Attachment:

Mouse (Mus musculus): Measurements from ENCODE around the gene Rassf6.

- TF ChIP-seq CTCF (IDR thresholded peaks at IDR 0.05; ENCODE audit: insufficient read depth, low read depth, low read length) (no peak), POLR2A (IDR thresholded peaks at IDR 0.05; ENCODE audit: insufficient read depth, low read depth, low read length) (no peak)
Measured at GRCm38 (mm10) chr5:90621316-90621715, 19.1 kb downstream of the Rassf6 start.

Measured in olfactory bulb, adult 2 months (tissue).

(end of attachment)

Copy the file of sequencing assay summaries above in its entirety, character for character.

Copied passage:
Mouse (Mus musculus): Measurements from ENCODE around the gene Rassf6.

- TF ChIP-seq CTCF (IDR thresholded peaks at IDR 0.05; ENCODE audit: insufficient read depth, low read depth, low read length) (no peak), POLR2A (IDR thresholded peaks at IDR 0.05; ENCODE audit: insufficient read depth, low read depth, low read length) (no peak)
Measured at GRCm38 (mm10) chr5:90621316-90621715, 19.1 kb downstream of the Rassf6 start.

Measured in olfactory bulb, adult 2 months (tissue).